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The most common application of ICP ionization system is to determine element speciation. In principle, the different compounds can be separated by liquid chromatography, and the mass spectrometer can select those separated components that contain the specific element or elements of interest. The IC ionization system is applicable to this type of analysis, as it can provide charged atoms of all the heavy elements present, and it is the speciation of such elements that is important. The details of the ICP torch, that is used to produce the charged atoms, has already been described and so some examples of its use will be given.
Shum and Houk  employed size exclusion and ion exchange chromatography to separate certain metal proteins , and two species of selenium , SeO32- and SeO43-. 15 pg of selenium could be easily detected. Due to its high sensitivity and selectivity, Atomic Spectroscopy is the preferred method for the determination of trace elements. However, Atomic Spectroscopy cannot differentiate between the chemical forms and oxidation states of the element, and these can be very important, as they determine the toxicity of the substance, and the role the element plays in biosynthesis. If a separation technique is used to differentiate between the different species of the element or its oxidation state, then the mass spectrometer can unambiguously identify the peaks that contain the element of interest. In addition, if isotope ratioing is employed, a quantitative assay can also be accomplished.
A GPC column was used for the separation of the metal proteins and an ion exchange column was used for the separation of the selenium . The mobile phase from the column passed through a fused quartz capillary to a direct-injection nebulizer; the distance between the inner capillary and the nebulizer tip was about 25 μm. The ICP/MS tandem instrument was the Elan Model 250 (Perkin Elmer Sciex).
A sample of blood serum
proteins of lead, cadmium , zinc , barium , copper, iron and sodium was
separated on the size exclusion column, and the elements monitored by
the mass spectrometer. The results obtained are shown in figure 51.
It should be noted that results for all seven metals were obtained
from a single injection. The separation of the different oxidation
states of selenium on an ion exchange column is shown in figure 52
Figures 51 and 52 demonstrate the general efficacy of the system. The detection limits for iron, copper, zinc , cadmium and lead were reported to be 3 pg, 0.7 pg, 1 pg, 0.5 pg and 0.5 pg, respectively.
Although the elements are unambiguously identified, the chemical nature of the eluents can only be assessed from the chromatographic data. It would be possible to employ an electrospray interface to another mass spectrometer, in parallel with the ICP/Ms instrument, and this could provide further information on the structure of the associated protein.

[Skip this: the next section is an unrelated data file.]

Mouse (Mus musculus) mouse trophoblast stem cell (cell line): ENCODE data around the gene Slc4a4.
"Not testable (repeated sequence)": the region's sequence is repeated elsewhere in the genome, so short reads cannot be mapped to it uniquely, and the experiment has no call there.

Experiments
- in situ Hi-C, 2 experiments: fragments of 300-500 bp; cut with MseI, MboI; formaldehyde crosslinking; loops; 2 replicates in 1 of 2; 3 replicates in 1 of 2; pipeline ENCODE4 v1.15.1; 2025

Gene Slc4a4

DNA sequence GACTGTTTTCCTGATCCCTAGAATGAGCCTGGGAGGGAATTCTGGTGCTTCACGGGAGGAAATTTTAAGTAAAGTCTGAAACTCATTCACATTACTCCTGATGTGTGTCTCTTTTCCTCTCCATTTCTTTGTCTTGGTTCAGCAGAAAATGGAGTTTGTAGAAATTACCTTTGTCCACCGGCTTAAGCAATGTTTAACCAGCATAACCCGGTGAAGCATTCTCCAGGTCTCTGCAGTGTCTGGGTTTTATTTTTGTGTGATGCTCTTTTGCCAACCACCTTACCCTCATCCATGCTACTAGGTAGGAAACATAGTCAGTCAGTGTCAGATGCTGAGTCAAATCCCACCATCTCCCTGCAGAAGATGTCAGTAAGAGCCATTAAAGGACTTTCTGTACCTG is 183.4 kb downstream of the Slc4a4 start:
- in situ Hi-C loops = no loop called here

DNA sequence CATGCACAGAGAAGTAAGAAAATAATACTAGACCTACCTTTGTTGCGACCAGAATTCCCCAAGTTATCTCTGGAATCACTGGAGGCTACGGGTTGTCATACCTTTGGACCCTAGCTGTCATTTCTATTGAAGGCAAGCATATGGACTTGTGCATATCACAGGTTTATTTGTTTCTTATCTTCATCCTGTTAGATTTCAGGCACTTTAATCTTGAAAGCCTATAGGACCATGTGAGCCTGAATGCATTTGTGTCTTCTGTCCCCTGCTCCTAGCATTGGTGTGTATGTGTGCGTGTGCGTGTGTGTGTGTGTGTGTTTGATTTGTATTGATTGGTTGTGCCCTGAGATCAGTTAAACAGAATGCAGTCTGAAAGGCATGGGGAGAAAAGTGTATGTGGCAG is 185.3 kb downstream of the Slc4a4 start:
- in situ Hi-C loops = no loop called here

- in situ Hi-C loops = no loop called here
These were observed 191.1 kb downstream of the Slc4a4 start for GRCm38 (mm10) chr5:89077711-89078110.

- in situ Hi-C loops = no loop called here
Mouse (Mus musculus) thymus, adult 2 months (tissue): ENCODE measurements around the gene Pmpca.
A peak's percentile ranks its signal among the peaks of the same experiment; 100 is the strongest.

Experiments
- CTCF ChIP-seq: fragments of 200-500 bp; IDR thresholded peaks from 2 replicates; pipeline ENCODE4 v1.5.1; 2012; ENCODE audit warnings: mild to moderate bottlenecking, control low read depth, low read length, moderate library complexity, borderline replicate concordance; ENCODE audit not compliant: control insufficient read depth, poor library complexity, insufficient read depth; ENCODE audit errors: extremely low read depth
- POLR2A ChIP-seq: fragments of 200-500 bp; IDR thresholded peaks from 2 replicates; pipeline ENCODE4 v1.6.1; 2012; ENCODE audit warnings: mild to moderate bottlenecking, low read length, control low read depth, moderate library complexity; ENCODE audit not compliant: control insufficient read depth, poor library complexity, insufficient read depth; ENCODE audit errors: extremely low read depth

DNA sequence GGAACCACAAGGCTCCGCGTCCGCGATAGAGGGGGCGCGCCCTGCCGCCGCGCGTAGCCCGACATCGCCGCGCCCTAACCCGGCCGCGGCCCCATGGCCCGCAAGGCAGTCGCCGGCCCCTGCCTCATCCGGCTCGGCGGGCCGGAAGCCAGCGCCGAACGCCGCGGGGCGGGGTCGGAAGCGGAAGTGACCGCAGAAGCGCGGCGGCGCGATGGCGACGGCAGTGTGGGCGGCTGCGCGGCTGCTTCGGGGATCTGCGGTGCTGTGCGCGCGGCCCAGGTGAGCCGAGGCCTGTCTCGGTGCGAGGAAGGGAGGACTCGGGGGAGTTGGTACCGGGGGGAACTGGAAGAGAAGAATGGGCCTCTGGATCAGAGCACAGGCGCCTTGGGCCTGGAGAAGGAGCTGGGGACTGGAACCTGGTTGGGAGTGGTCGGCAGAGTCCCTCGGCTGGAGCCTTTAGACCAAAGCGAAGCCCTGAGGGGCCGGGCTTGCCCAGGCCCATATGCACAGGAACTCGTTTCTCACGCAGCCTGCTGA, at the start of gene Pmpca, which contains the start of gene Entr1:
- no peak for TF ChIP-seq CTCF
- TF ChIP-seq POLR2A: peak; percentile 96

Powell et al. , described a sensitive technique, employing an API interface to determine the speciation and the quantitative assay of Cr(III) and Cr(VI). The API interface used a direct injection nebulizer, and a sensitivity of 30, 60 and 180 ng/l was shown for the total Chromium , Cr(III) and Cr(VI) respectively.
The sample volume was 10 μl and, thus, the actual mass sensitivity appears to be 0.3, 0.6, and 1.8 pg of the total Chromium , Cr(III) and Cr(VI) respectively. A diagram of the sampling arrangement is shown in figure 53.
The valves were connected so that the 10 μl sample could either be directed through the LC column, which would separate the different Chromium species, before the eluent passed to the direct inlet nebulizer, or to a by-pass loop, which would allow the total sample to be passed directly to the nebulizer.
The same procedure was used as described previously, the liquid chromatograph separated the different species of Chromium , and the ICP/MS identified those peaks that contained the Chromium . The two oxidation states of Chromium were well separated and, as shown in figure 54, both the 52 and 53 isotopes could be clearly monitored and differentiated.dissolved in natural waters are important to the metabolic processes that take place in aquatic ecosystems. Such material acts as a substrate in heterotrophic processes (metabolic assimilation of decaying vegetable or animal tissue) or as enzymes , vitamins or toxins in different organisms. In natural waters, the dissolved organic material largely comprise of humic substances. Humic substances contain a range of polar and dispersive functional groups and can, therefore, interact strongly with heavy metal pollutants as well as PCBs and PAHs and pesticides . Thus, heavy metals can be transported by the humic substances over large distances. Alternatively, the humic substances can trap the heavy metals and act as a detoxification agent. It is clear that the speciation of the different heavy metals in water can have very important ramifications. On the one hand, a particular species can contribute to water toxicity, and on the other, it can help in the purification of water for drinking purposes.
Rottman and Heumann  developed an apparatus to examine heavy metal interactions with dissolved organic substances in natural waters. They employed a LC/MS combination with an API interface and a special sample system. A diagram of their sampling arrangement is shown in figure 55.The sample volume was 500 μl, which, on injection, passed through a guard column packed with TopOffGel 3PW, and then through a TSK 3000 PW, glass, size exclusion, analytical column.